Geography and Sweetshops
Lisfannon, Buncrana, Bunduff, Mullaghmore, Rossnowlagh.
The best places to swim were always over
the border. In the car killing time
we played I spy with my little eye…
and Spot the soldiers, their camouflage
too dark for August grass
…something beginning with
h… The wee white house, windows for eyes
one either side of the thick red line on the map.
We imagined the little old woman –
she was always little and old –
waking each morning in the
South and having eggs
for breakfast in the North
and maybe crossing
again to clean her teeth
and check her hair
in the big old bathroom mirror
in the South.
What accent would she use?
Did her cattle favour
Southern or Northern
grass? Where did they give good milk?
And where did her children
go to school and did they like to change
their accents too and did they ever
The sea and Southern bread, and sweets we couldn’t
get at Auntie Maggie’s shop. Skittles, Golden
Crisp, and ‘richer, smoother, creamy’ Dairy Milk.
In the sweet-shop in Buncrana, women
smile at us and call us refugees. We learn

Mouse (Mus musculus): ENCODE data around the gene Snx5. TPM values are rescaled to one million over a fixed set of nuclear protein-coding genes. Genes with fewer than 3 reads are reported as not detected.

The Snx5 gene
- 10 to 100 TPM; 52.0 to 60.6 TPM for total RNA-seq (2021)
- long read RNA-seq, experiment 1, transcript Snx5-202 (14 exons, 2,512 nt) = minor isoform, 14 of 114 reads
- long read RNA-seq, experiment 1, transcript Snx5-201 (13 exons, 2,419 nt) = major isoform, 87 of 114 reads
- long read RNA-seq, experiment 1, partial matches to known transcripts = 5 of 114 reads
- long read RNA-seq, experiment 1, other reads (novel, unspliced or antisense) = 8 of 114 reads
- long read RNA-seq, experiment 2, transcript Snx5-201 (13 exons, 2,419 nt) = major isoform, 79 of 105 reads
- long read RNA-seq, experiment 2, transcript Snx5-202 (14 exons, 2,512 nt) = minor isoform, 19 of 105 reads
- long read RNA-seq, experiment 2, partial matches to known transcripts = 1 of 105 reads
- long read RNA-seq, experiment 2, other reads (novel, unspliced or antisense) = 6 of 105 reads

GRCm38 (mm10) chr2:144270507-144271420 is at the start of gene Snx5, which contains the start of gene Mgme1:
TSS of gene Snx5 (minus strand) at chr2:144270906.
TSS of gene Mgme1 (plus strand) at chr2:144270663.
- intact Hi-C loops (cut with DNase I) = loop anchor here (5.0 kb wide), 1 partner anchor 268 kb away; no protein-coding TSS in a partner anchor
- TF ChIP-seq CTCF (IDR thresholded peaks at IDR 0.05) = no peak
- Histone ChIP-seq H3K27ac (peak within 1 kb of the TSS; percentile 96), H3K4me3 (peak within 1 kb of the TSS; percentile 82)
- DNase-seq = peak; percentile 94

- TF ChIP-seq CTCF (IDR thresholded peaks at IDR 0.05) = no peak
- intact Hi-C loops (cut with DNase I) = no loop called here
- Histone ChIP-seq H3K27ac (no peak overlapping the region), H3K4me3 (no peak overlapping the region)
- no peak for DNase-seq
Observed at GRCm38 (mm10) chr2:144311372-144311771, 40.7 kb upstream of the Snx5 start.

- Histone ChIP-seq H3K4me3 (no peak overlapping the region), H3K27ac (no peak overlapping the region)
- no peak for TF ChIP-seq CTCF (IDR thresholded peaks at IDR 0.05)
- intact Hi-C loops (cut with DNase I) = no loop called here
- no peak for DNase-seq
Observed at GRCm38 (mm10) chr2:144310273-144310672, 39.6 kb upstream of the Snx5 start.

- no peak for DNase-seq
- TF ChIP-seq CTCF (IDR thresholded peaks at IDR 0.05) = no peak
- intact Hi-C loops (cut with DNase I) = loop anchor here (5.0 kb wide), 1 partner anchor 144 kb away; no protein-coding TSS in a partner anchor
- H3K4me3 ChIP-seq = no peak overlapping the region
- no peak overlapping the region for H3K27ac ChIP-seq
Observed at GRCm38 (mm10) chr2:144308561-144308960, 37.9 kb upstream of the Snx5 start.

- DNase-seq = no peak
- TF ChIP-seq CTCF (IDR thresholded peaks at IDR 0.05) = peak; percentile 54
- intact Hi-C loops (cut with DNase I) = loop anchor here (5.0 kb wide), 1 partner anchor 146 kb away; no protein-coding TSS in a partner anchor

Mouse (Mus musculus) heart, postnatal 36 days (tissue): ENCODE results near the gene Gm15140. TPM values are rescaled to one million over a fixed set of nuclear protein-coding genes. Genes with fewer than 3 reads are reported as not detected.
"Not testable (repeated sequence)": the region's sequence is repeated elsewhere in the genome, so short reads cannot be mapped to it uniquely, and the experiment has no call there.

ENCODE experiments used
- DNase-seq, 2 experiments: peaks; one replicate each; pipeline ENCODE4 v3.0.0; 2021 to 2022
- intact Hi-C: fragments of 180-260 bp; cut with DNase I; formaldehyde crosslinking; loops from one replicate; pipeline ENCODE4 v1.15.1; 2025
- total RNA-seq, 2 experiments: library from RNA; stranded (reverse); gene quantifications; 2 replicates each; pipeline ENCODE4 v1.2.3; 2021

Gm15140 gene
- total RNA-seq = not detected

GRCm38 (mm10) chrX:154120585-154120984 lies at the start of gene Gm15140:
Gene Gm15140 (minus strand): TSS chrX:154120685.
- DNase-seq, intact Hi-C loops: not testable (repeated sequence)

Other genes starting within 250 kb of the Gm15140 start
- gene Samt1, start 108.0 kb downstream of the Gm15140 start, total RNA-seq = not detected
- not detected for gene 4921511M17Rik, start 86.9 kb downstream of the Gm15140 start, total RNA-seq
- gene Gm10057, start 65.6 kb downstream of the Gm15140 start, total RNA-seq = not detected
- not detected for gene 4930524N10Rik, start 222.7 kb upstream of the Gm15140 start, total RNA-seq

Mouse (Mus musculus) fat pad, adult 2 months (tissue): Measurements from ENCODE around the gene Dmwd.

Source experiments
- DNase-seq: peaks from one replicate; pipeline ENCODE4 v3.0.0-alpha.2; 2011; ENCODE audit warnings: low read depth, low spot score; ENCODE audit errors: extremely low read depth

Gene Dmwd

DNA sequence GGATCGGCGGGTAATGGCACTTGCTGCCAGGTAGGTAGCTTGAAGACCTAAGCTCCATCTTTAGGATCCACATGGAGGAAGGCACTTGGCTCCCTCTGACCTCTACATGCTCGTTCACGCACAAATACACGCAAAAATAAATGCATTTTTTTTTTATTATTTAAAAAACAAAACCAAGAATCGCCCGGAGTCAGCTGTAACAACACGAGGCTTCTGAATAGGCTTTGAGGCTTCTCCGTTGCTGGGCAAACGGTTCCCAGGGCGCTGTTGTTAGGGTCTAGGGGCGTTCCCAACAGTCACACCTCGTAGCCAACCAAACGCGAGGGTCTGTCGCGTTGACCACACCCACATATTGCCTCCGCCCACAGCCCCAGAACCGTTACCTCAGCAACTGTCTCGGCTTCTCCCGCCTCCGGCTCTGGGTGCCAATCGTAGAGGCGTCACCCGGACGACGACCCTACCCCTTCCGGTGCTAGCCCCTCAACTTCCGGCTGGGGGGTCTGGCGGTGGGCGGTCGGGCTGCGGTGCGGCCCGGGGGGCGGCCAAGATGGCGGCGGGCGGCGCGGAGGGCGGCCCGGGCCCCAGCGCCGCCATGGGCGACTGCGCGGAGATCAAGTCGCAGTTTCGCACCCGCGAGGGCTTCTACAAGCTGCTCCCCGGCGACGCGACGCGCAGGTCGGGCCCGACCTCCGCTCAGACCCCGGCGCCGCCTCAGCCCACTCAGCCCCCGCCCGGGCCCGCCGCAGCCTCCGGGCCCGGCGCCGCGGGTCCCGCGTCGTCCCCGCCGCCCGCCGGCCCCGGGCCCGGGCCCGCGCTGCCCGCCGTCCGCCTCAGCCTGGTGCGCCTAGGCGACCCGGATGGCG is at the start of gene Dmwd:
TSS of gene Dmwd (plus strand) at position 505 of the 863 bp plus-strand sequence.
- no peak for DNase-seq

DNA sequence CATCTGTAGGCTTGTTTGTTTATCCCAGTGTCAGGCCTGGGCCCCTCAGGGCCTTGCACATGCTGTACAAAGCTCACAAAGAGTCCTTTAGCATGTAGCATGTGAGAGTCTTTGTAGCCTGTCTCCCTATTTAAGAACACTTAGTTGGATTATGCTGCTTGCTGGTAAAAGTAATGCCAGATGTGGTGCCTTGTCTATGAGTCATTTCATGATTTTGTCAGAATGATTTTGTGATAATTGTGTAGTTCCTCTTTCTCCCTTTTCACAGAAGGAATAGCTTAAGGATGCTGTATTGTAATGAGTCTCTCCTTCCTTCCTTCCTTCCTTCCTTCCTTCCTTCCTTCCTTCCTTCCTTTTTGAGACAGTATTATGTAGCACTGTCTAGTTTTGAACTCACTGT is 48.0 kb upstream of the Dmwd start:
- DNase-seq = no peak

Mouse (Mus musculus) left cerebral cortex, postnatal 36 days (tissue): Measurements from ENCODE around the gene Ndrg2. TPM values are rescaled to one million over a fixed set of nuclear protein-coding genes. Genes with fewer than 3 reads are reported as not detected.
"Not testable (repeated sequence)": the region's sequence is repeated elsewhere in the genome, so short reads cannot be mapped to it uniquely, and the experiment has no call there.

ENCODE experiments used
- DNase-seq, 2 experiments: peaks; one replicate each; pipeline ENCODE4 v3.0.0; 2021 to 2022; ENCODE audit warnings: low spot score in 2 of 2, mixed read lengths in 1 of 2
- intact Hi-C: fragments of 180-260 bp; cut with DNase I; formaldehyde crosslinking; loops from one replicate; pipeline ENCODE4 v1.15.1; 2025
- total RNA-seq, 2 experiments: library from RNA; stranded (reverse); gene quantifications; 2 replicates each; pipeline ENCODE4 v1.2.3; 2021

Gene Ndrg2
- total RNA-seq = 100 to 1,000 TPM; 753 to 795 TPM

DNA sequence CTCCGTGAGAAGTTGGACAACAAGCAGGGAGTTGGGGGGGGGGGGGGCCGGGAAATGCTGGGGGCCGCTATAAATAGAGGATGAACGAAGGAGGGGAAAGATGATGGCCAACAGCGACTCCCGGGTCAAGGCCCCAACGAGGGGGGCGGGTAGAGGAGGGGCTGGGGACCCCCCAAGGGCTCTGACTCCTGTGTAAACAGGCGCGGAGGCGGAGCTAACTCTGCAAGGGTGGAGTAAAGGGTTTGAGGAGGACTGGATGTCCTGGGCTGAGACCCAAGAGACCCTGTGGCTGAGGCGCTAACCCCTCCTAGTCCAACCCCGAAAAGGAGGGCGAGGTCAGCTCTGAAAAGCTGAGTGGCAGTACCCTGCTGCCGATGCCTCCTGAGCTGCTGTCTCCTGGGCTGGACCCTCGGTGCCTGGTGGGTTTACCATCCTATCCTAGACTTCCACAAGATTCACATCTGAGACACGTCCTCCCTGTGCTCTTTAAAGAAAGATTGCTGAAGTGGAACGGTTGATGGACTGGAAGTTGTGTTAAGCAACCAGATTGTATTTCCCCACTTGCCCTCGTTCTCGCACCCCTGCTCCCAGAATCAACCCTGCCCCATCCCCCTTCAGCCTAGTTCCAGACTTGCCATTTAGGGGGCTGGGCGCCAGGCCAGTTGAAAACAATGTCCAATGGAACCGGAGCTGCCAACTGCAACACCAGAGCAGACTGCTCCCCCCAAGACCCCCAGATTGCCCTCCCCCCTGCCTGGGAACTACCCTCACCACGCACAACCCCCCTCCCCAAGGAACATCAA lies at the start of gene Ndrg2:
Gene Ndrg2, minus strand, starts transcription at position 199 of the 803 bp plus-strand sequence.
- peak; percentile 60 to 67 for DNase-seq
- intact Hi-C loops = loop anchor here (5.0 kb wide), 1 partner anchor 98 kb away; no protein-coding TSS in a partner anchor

to use our strongest
and look sad. This guarantees
free sweets at the beginning.
Back home, we never knew
when Auntie Maggie’d come to stay.
We knew to open the windows
when the siren went. We knew
if an inspector called that this
window or that door
hadn’t been broken before.
We knew that Auntie Maggie’s blood pressure
was bad and that it blew sky-high –
she’d get bloodshot eyes –
each time an unattended car
appeared outside the shop
but that mostly people forgot
and it was nothing,
a scare. And then it wasn’t
and she’d come to stay
and her Maeve didn’t eat gravy
and she didn’t have to
and Auntie Maggie’s boys could say bad words
and nothing happened
and they could eat sweets all the time
and she’d say nothing
and they were ruined.
And when the windows came in all the sweets
in the shop would be ruined too
and even the ones buried at the bottom
and even the ones in the store-room that didn’t have
would have to be destroyed
but we would have eaten them anyhow
and we could have cried
at the thought
of all that waste.
“Geography and Sweetshops” is from Heimlich’s Manoeuvre (Smith Doorstop Books, 2013)